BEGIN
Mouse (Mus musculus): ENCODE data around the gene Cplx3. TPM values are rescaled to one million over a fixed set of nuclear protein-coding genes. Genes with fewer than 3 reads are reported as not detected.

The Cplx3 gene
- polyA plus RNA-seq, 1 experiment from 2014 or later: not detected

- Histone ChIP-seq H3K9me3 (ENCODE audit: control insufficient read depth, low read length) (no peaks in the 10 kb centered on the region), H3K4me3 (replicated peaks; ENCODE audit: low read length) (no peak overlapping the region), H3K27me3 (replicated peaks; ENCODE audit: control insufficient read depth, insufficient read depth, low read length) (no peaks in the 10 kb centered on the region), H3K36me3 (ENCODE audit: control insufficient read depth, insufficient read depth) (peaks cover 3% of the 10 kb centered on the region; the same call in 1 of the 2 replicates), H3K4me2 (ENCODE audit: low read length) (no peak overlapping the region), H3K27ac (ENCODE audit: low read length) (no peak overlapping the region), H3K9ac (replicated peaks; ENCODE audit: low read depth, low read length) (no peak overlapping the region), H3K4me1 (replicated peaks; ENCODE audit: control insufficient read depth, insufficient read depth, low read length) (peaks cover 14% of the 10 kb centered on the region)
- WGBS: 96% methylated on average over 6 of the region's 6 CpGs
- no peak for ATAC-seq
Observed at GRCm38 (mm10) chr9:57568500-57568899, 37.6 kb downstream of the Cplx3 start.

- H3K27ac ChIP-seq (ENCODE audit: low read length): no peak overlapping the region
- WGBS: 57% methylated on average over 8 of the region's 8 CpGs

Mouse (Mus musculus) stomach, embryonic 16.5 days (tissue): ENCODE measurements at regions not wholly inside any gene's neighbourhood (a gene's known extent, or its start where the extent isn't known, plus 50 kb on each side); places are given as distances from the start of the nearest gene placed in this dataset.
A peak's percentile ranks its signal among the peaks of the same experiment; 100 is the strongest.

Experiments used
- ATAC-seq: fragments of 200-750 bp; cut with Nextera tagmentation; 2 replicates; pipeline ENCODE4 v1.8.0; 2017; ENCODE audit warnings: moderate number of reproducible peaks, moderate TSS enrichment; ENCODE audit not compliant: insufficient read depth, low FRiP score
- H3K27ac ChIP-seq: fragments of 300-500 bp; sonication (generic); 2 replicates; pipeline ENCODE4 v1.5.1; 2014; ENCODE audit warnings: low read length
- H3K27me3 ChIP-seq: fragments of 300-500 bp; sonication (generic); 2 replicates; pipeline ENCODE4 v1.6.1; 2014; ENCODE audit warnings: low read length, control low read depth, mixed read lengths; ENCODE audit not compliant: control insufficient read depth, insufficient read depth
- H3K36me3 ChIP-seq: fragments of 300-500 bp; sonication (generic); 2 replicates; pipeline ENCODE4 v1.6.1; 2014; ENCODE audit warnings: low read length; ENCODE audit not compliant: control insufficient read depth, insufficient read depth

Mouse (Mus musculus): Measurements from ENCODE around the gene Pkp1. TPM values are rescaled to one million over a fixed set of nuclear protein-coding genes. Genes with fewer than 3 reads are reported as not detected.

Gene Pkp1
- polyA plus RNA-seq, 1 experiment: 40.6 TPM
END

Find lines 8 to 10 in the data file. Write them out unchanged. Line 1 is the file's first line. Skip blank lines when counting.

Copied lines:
- H3K27ac ChIP-seq (ENCODE audit: low read length): no peak overlapping the region
- WGBS: 57% methylated on average over 8 of the region's 8 CpGs

Mouse (Mus musculus) stomach, embryonic 16.5 days (tissue): ENCODE measurements at regions not wholly inside any gene's neighbourhood (a gene's known extent, or its start where the extent isn't known, plus 50 kb on each side); places are given as distances from the start of the nearest gene placed in this dataset.